Whether it’s a new build or an existing structure, there are many ways to make your home or work space less inefficient.
Historically, there haven’t been financial incentives in the GCC to reduced energy costs, especially when compared to the likes of Europe. But more buildings in the Gulf are switching to greener practices.
Perhaps the most popular certification is the Leadership in Energy and Environmental Design (LEED) green building rating system. The US-based award judges the energy efficiency and sustainability of the materials used and various aspects of a building and its surroundings.
Obtaining LEED certification requires compliance with a minimum number of criteria affecting many aspects of a project, from site selection to the recycled content of building materials.
Projects earn points for criteria that they fulfill; those that earn more points are awarded a higher level of certification.
Jason Perks, senior director for project and solutions at Osram Middle East, the lighting unit in the European engineering firm Siemens, said buildings which are LEED certified cost more but are easier to market and sell. “It gives you a greener image and guarantees a worldwide standard. LEED will definitely grow in the next few years as it’s the only globally accepted certification.
“In general, the additional construction cost is roughly 10 per cent to 15 per cent. The worth is judged depending on the payback time accepted from the customer. This is normally around four to five years for indoor, and some years longer for outdoor,” Perks added.
To pull off an energy-efficient upgrade, buildings will often hire specialist consultants or ‘performance contracting companies’. They will advise that boosting your green credentials can take various forms. Many think lighting is the most important, especially in the region.
Mark Sutton Vane, director at Sutton Vane Associates Lighting Design based in London, said there are a range of very simple measures that when implemented can dramatically reduce costs. “Check all your lighting and if you can use 50 watts bulbs instead of 100 watts, then do it. Do you manage your building’s lighting in a smart way? For instance, are your staff switching lights off after leaving a room? Are cleaners using just lights for the rooms they’re cleaning rather than the whole floor?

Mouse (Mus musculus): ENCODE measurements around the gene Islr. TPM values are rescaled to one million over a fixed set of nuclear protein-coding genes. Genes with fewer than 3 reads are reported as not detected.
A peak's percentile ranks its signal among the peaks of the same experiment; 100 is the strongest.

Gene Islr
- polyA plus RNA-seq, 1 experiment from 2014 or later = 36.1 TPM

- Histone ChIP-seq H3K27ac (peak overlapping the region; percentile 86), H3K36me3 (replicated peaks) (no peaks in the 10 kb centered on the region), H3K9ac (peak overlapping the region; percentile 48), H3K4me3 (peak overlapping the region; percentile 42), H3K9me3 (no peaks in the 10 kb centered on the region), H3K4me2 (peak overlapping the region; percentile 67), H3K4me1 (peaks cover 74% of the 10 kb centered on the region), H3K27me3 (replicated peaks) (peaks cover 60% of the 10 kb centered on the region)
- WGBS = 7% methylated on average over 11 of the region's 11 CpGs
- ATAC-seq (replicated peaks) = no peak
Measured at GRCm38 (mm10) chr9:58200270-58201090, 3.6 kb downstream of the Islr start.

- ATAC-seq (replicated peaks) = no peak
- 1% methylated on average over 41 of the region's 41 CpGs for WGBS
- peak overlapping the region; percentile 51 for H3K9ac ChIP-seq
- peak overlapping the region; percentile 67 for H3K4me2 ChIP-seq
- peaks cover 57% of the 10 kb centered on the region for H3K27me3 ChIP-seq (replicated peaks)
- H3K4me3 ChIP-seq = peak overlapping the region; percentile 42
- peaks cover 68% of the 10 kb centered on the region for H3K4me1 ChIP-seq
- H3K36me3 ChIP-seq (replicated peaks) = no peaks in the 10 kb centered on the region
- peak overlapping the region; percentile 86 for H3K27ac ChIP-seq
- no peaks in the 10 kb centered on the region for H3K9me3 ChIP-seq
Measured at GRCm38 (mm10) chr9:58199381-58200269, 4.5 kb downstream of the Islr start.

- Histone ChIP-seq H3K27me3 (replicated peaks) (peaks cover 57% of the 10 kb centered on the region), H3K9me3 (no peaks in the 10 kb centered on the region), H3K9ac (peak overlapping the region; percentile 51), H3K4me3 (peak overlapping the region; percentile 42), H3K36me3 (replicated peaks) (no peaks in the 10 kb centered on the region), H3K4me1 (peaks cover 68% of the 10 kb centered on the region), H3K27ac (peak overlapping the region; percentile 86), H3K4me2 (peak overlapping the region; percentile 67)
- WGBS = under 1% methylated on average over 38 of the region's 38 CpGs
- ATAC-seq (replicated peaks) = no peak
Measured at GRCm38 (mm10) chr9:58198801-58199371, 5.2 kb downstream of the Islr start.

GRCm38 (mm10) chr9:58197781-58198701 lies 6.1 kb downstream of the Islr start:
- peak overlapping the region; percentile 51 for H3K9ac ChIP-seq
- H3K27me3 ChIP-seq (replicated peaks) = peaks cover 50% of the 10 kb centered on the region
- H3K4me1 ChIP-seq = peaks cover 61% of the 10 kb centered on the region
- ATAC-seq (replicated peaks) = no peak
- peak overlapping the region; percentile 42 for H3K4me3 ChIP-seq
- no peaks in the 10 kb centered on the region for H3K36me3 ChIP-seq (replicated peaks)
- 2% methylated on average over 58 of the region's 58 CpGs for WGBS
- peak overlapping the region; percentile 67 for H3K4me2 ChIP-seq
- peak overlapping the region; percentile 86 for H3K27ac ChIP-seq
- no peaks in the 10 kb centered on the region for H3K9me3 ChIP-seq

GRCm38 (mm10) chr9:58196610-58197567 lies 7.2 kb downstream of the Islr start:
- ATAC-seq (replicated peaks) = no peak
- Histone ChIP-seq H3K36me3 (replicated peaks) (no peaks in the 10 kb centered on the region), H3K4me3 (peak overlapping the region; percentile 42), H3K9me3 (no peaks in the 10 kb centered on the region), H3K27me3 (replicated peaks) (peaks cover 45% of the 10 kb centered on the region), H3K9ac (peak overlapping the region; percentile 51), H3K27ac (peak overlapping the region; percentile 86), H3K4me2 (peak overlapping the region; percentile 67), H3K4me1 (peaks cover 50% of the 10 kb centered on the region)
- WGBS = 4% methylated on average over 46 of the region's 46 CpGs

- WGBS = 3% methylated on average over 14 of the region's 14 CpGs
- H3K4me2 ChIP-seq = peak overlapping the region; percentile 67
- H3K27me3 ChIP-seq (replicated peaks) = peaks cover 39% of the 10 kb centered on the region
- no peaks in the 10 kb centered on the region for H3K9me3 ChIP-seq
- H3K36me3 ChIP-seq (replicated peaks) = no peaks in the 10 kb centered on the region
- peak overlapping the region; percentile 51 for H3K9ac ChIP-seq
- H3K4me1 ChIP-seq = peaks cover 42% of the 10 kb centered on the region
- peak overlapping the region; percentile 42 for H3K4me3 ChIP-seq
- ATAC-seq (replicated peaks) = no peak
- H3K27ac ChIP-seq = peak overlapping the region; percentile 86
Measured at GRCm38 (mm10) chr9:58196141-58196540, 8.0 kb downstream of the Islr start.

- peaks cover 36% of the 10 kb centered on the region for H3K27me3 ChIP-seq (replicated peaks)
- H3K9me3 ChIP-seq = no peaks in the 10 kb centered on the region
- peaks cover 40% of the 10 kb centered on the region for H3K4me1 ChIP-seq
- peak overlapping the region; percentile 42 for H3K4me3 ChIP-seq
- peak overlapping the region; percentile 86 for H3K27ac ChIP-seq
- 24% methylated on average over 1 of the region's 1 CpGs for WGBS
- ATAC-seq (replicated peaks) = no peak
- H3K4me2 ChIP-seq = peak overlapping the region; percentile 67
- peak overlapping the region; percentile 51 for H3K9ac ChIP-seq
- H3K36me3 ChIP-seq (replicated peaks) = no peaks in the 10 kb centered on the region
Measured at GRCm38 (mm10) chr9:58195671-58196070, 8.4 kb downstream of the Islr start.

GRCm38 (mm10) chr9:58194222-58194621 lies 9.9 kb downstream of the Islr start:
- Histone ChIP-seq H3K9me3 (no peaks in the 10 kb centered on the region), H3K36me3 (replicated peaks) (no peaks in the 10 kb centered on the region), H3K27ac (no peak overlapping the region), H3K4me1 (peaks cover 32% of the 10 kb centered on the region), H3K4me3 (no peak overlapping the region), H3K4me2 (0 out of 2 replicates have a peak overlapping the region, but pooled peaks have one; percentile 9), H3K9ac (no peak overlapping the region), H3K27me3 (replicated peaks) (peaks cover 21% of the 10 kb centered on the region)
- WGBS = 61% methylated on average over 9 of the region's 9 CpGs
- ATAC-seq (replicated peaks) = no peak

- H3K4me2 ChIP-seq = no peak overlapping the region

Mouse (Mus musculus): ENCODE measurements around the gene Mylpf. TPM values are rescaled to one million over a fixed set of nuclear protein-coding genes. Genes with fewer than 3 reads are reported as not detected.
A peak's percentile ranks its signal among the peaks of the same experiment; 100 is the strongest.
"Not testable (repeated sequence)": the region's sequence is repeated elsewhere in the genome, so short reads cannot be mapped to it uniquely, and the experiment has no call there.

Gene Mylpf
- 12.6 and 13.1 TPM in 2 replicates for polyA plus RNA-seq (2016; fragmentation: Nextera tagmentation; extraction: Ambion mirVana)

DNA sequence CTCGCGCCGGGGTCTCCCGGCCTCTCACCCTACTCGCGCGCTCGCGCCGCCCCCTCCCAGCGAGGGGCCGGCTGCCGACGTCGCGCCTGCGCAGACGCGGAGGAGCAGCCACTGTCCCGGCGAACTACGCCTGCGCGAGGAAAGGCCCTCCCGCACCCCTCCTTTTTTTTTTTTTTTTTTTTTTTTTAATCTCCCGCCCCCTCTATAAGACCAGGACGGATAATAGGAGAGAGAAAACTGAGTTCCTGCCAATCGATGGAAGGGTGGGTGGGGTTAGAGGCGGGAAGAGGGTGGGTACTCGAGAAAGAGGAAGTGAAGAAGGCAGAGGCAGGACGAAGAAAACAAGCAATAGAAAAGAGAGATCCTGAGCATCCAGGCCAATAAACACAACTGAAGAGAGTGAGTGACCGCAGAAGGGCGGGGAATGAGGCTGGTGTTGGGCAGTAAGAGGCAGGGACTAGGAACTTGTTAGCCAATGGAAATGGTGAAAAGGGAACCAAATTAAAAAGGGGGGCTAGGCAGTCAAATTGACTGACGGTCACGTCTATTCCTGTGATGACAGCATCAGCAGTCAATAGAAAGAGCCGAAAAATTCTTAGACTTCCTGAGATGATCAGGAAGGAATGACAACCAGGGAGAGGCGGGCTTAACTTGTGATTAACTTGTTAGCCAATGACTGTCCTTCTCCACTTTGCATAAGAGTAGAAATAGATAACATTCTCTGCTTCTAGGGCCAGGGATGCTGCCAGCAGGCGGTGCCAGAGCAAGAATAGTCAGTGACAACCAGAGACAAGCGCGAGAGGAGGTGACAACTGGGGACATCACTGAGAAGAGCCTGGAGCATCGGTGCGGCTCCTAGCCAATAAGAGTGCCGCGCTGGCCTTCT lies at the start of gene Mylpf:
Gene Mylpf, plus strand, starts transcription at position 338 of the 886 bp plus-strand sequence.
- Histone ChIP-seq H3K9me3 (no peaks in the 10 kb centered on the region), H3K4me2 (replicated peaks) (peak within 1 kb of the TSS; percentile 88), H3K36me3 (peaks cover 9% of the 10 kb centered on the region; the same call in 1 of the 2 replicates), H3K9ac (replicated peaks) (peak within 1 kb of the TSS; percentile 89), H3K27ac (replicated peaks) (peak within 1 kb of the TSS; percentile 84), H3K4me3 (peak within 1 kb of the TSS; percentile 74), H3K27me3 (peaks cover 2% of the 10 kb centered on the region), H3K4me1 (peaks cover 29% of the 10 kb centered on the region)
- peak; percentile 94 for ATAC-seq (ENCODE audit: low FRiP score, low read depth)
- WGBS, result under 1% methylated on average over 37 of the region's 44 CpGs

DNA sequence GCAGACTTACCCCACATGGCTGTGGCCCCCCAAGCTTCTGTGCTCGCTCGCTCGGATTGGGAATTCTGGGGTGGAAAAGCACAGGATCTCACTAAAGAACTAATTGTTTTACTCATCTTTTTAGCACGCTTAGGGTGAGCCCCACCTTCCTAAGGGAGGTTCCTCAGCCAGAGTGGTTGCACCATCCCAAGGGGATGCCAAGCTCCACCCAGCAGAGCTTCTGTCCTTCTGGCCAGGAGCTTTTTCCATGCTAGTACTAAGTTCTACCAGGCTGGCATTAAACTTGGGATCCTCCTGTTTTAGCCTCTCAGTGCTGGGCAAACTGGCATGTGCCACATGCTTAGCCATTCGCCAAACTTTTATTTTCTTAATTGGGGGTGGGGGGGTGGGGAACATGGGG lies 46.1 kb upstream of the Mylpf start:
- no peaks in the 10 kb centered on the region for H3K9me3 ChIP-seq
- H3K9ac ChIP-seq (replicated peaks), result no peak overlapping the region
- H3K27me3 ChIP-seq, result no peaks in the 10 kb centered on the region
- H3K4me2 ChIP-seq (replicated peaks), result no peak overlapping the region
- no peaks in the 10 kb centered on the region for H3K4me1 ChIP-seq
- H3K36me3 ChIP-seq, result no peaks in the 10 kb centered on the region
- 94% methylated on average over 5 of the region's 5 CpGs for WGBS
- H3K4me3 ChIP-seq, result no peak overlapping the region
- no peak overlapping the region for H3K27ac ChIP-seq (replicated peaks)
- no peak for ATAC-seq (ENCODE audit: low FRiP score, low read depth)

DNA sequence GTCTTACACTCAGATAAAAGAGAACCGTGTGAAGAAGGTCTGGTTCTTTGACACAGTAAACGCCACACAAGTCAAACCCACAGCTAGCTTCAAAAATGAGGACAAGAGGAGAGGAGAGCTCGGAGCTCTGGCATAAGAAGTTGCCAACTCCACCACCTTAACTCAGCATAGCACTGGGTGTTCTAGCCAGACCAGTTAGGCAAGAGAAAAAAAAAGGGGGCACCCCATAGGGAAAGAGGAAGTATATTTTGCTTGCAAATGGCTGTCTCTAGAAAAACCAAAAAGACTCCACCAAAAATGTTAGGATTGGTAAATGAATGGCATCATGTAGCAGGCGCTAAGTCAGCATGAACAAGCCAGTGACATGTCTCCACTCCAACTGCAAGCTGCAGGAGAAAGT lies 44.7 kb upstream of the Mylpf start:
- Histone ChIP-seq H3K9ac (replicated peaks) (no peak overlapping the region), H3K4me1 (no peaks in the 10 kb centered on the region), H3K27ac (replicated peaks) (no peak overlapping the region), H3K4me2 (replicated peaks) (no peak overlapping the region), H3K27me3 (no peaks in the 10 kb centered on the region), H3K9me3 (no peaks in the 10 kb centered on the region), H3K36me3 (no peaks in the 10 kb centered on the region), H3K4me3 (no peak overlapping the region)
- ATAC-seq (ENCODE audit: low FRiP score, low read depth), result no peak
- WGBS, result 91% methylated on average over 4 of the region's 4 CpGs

“New lamps that are energy saving are not always as good as the manufacturers claim, particularly on how long they will last and how much they will save you. Check who made the LED chip in the head of the fitting. If it fails after just a year then it’s a false economy.”
So how much will it cost to switch your bulbs?
Vane said: “Typically, energy efficient bulbs cost six times more than regular tungsten bulbs. But, where normal lights last for 1,000 hours, energy saving ones last for 50,000 hours. It means you’re changing them less, plus avoiding the embarrassment of blown bulbs. This is particularly important for the fronts of hotels in the GCC.”
Vane is a lighting architect who designs schemes for buildings to increase sustainability. He is currently lighting the National Museum in Oman and the Olympic Park for London 2012.
Solar energy companies have thrived in the GCC as more and more developers turn to the sun to save them cash.
One of them, Suntech Power Holdings is primarily involved in the design, development, manufacturing and marketing of photovoltaic (PV) products in the region, but provides engineering and construction services for residential and commercial customers.
Ron Shen, president of Asia Pacific, Middle East and Africa at Suntech, said: “The UAE is leading the way in green building. Abu Dhabi was recently picked as the headquarters for the International Renewable Energy Agency and Dubai houses the Middle East Centre for Sustainable Development.
“The Shams Tower is a brilliant example of efforts made by local developers to be at the forefront of renewable energy and design. Suntech’s Building Integrated Photovoltaics (BIPV) adds an impressive aesthetic to any building and Shams’ multi-purpose system illustrates just how innovative solar energy can be applied.
“This BIPV system provides shading for the car park while producing 450 mega watt hours of clean energy annually, saving 400 tons of greenhouse gas. As the PV system is actually building integrated, it replaces the façade, saving building cost and materials.”
Counting the cost of savings, whether it’s from building materials or improvements to lighting and design, is likely to take years rather than months. However, given the buffer of cheaper energy costs presently, buildings in the GCC have the potential to dramatically upgrade their facilities and practices while they can. It is often a daunting task, but installing some simple tests is a good place to start.